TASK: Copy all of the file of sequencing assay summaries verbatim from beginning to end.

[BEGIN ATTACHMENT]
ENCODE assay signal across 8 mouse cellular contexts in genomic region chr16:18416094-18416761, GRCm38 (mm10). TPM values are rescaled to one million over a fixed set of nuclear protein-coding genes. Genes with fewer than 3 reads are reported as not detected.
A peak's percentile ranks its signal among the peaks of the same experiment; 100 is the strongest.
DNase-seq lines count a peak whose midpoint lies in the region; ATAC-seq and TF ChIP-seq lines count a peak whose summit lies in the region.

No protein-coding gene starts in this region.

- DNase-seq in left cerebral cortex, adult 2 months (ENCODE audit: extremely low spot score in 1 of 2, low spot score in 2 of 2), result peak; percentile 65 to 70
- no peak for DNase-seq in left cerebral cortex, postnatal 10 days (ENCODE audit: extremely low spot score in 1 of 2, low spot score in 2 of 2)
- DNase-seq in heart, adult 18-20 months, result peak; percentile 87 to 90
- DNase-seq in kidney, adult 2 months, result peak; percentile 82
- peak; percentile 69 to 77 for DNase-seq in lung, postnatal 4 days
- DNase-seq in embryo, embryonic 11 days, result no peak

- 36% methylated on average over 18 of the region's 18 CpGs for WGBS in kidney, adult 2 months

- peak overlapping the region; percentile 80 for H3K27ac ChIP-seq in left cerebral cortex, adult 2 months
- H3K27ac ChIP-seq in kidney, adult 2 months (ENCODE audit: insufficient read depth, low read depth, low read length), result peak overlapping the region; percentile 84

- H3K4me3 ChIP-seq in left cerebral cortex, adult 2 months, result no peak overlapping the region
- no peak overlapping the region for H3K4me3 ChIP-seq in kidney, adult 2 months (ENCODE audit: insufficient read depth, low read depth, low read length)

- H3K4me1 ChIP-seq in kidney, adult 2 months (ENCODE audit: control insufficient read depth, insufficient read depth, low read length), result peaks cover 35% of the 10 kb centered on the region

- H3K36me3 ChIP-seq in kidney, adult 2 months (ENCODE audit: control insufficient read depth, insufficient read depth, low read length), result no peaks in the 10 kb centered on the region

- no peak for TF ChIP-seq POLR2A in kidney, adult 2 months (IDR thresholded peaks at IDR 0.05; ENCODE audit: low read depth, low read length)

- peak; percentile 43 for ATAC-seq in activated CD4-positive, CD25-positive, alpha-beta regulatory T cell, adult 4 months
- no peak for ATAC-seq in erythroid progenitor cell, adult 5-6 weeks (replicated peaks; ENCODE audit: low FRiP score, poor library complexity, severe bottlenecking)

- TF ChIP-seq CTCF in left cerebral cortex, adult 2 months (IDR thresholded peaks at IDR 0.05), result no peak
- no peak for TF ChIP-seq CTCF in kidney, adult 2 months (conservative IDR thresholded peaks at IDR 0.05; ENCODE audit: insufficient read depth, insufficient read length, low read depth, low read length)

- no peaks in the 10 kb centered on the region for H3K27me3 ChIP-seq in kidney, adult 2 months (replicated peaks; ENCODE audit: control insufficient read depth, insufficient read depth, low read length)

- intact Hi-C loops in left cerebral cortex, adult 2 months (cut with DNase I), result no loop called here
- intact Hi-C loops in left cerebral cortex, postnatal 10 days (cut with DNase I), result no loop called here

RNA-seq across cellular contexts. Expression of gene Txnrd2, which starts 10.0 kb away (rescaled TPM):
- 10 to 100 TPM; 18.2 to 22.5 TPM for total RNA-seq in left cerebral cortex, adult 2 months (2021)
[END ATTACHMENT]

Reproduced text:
ENCODE assay signal across 8 mouse cellular contexts in genomic region chr16:18416094-18416761, GRCm38 (mm10). TPM values are rescaled to one million over a fixed set of nuclear protein-coding genes. Genes with fewer than 3 reads are reported as not detected.
A peak's percentile ranks its signal among the peaks of the same experiment; 100 is the strongest.
DNase-seq lines count a peak whose midpoint lies in the region; ATAC-seq and TF ChIP-seq lines count a peak whose summit lies in the region.

No protein-coding gene starts in this region.

- DNase-seq in left cerebral cortex, adult 2 months (ENCODE audit: extremely low spot score in 1 of 2, low spot score in 2 of 2), result peak; percentile 65 to 70
- no peak for DNase-seq in left cerebral cortex, postnatal 10 days (ENCODE audit: extremely low spot score in 1 of 2, low spot score in 2 of 2)
- DNase-seq in heart, adult 18-20 months, result peak; percentile 87 to 90
- DNase-seq in kidney, adult 2 months, result peak; percentile 82
- peak; percentile 69 to 77 for DNase-seq in lung, postnatal 4 days
- DNase-seq in embryo, embryonic 11 days, result no peak

- 36% methylated on average over 18 of the region's 18 CpGs for WGBS in kidney, adult 2 months

- peak overlapping the region; percentile 80 for H3K27ac ChIP-seq in left cerebral cortex, adult 2 months
- H3K27ac ChIP-seq in kidney, adult 2 months (ENCODE audit: insufficient read depth, low read depth, low read length), result peak overlapping the region; percentile 84

- H3K4me3 ChIP-seq in left cerebral cortex, adult 2 months, result no peak overlapping the region
- no peak overlapping the region for H3K4me3 ChIP-seq in kidney, adult 2 months (ENCODE audit: insufficient read depth, low read depth, low read length)

- H3K4me1 ChIP-seq in kidney, adult 2 months (ENCODE audit: control insufficient read depth, insufficient read depth, low read length), result peaks cover 35% of the 10 kb centered on the region

- H3K36me3 ChIP-seq in kidney, adult 2 months (ENCODE audit: control insufficient read depth, insufficient read depth, low read length), result no peaks in the 10 kb centered on the region

- no peak for TF ChIP-seq POLR2A in kidney, adult 2 months (IDR thresholded peaks at IDR 0.05; ENCODE audit: low read depth, low read length)

- peak; percentile 43 for ATAC-seq in activated CD4-positive, CD25-positive, alpha-beta regulatory T cell, adult 4 months
- no peak for ATAC-seq in erythroid progenitor cell, adult 5-6 weeks (replicated peaks; ENCODE audit: low FRiP score, poor library complexity, severe bottlenecking)

- TF ChIP-seq CTCF in left cerebral cortex, adult 2 months (IDR thresholded peaks at IDR 0.05), result no peak
- no peak for TF ChIP-seq CTCF in kidney, adult 2 months (conservative IDR thresholded peaks at IDR 0.05; ENCODE audit: insufficient read depth, insufficient read length, low read depth, low read length)

- no peaks in the 10 kb centered on the region for H3K27me3 ChIP-seq in kidney, adult 2 months (replicated peaks; ENCODE audit: control insufficient read depth, insufficient read depth, low read length)

- intact Hi-C loops in left cerebral cortex, adult 2 months (cut with DNase I), result no loop called here
- intact Hi-C loops in left cerebral cortex, postnatal 10 days (cut with DNase I), result no loop called here

RNA-seq across cellular contexts. Expression of gene Txnrd2, which starts 10.0 kb away (rescaled TPM):
- 10 to 100 TPM; 18.2 to 22.5 TPM for total RNA-seq in left cerebral cortex, adult 2 months (2021)